Titans Contribute to Curiosity's Exploration of Mars
Sept. 5, 2012
John Vargas and Richard Walker were involved in the creation of a load cell shown on this drawing.
As news of the findings of the Curiosity Rover show up in newspapers and televisions across the country, three Cal State Fullerton alumni know that their efforts have helped advance exploration of outer space.
When Curiosity successfully landed on Mars Aug. 5, alumnus Scot Stride (B.S. electrical engineering ’02) of NASA’s Mars Exploration Program at Jet Propulsion Laboratory in Pasadena was part of the history-making team. Other Fullerton alumni also playing significant roles in Curiosity’s mission and exploration of the Red Planet were Richard Walker (B.A. business administration-management ’07) and John Vargas at Futek Advanced Sensor Technology Inc. in Irvine, members of a team that developed the feedback control system used on the Curiosity Rover.
Walker, director of engineering at the company, oversaw the team that designed, manufactured and tested the cryogenic sensors: a multiaxial load and torsion sensor responsible for monitoring the rover’s drilling arm and its robotic maneuvers as it retrieves sediments for analysis, and a load cell that supervises the precision and force used to drill into the Martian surface.
“Facilitating and mentoring the younger team members on this program was also a large part of my tasks, along with technically making sure the product was designed and tested to survive the harsh environments from initial launch, landing and extreme temperature conditions on Mars,” said Walker, who has worked at Futek for 16 years.
As program manager, Vargas worked as the liaison between NASA and Futek. “It was my job to make sure everyone understood the full scope of the requirements, timeline and budget. If and when hurdles came up, it was also my job to bring together the right team to resolve them.
“My work is exciting in that I’m fortunate enough to get exposure to the latest in design and innovation across a number of industries,” said Vargas. “Everything from medical, to automotive, to robotics, aerospace and more. All this helps sharpen our skills as a company so are are able to deliver quality products in the demanding environments that NASA requires.”
Vargas joined Futek 11 years ago. “Aside from school internships, the bulk of my career has been here at Futek. I believe that Futek’s initial interest in me was due to my experience with load cells while I was in school. Fullerton was unique at that time in that the mechanical and civil engineering departments had very close ties. And the civil engineering school used a good number of load cells for bridge testing and composite research. I was lucky enough to be a part of that.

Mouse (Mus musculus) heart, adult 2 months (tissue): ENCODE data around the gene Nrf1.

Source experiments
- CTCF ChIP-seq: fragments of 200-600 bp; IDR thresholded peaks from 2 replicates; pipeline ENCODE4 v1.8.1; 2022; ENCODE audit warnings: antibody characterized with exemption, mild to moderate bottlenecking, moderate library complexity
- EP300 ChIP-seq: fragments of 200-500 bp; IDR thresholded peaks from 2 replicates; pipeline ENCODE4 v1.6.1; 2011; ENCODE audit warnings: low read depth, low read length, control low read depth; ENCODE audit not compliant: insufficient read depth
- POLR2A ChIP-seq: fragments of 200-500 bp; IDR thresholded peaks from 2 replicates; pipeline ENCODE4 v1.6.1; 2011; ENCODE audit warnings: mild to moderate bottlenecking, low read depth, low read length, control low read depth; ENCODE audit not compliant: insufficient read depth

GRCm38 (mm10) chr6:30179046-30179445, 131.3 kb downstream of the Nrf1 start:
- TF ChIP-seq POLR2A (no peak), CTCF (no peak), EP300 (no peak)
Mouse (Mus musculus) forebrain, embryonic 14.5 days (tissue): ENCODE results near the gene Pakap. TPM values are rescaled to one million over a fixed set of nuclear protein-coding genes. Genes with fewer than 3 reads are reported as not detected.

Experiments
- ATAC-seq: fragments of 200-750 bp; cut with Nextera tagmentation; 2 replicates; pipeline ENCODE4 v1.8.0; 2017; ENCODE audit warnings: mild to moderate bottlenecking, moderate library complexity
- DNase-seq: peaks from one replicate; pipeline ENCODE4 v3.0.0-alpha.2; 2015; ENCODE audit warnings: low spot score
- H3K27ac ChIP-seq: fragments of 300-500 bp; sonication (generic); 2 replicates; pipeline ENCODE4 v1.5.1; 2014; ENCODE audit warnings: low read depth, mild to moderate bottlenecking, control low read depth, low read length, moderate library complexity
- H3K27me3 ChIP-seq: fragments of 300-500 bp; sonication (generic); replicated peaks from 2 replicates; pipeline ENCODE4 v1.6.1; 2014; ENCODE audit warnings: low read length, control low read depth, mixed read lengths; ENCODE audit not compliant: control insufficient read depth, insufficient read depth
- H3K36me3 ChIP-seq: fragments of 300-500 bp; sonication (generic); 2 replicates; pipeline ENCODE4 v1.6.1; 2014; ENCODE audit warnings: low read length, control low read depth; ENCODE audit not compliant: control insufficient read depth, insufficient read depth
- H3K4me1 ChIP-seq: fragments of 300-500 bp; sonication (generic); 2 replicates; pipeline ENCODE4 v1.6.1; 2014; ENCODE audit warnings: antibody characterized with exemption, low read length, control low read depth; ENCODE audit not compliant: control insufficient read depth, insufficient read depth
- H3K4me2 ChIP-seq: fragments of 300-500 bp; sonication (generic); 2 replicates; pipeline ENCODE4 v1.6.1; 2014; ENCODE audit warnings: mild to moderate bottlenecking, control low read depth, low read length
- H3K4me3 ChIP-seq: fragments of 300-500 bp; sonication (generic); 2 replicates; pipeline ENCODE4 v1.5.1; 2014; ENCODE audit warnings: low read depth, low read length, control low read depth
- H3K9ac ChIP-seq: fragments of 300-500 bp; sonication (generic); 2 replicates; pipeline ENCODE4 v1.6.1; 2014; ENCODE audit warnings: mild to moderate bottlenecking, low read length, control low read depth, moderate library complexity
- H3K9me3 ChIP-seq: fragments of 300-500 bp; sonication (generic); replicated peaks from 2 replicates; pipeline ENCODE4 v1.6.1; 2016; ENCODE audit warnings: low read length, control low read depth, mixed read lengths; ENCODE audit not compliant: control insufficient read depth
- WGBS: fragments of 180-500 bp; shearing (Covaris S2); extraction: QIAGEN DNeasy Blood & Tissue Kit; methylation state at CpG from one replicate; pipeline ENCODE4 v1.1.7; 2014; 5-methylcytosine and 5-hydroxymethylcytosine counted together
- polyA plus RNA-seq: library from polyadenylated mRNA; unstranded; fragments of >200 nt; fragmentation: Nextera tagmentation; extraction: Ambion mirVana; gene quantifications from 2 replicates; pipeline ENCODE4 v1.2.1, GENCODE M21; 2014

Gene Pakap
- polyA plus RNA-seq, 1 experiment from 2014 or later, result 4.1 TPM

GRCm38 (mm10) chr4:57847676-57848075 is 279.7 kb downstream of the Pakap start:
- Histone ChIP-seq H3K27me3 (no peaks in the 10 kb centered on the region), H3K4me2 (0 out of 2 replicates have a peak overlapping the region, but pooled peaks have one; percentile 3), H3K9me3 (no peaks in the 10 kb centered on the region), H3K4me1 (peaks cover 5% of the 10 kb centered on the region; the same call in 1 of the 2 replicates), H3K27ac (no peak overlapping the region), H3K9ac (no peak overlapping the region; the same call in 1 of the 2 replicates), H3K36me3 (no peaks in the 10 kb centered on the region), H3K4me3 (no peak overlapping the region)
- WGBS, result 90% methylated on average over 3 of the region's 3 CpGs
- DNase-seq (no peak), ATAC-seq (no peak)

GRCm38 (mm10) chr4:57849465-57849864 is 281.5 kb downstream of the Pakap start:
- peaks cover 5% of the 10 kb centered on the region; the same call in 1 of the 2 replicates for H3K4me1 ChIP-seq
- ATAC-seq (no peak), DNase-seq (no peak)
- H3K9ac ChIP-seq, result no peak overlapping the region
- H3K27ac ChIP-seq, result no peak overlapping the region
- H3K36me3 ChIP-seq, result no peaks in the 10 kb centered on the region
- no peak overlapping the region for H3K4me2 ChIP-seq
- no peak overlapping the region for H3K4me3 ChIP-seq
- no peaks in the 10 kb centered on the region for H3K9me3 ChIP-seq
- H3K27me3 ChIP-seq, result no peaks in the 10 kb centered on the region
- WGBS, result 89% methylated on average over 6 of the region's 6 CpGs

“It’s hard to pick a favorite teacher or class, but I think I have the fondest memories of Dr. (Fleur T.) Tehrani from electrical engineering. She made, what I would have considered a challenging subject, somehow exciting. Those classes, while traditionally not the core of mechanical engineering, ended up playing a big role in my career today.”
Walker believes that having a father and grandfather who were machinists and machine builders helped develop his mechanical aptitude. “That, and numerous years of computer-aided drafting classes gave me my initial entry into Futek.”
Additionally, Walker’s business degree, with a focus in operations management, “allowed me to look at how a company should be structured and operated, as well as the importance of working relationships with other associates. From the different classes, I have been able to build synergy among different departments to improve workflow, communication and teamwork. Teamwork was a vital part to the success of the sensors we built for the Mars program. With the constant relationship building of other team members, it allows us to continue our success in the aerospace and space missions.”
“Our success with the latest Mars Rover mission has paved the way for new and exciting space programs with NASA,” said Vargas. “I hope that we get the chance to share more of these with you in the future.”
The three Titans are among CSU alumni playing significant roles in Curiosity's mission and exploration of the Red Planet. To read more about CSU contributes to the Curiosity Rover, go to the California State University website.
Stride, a senior engineer, Spacecraft Transmitter Systems, at jet Propulsion Laboratory, is scheduled to be on campus early next year. As the guest speaker at the Feb. 7 College of Engineering and Computer Science Technology Breakfast, he will present “Engineering Challenges of Building the Mars Curiosity Landing Radar.”
By: Pamela McLaren, 657-278-4852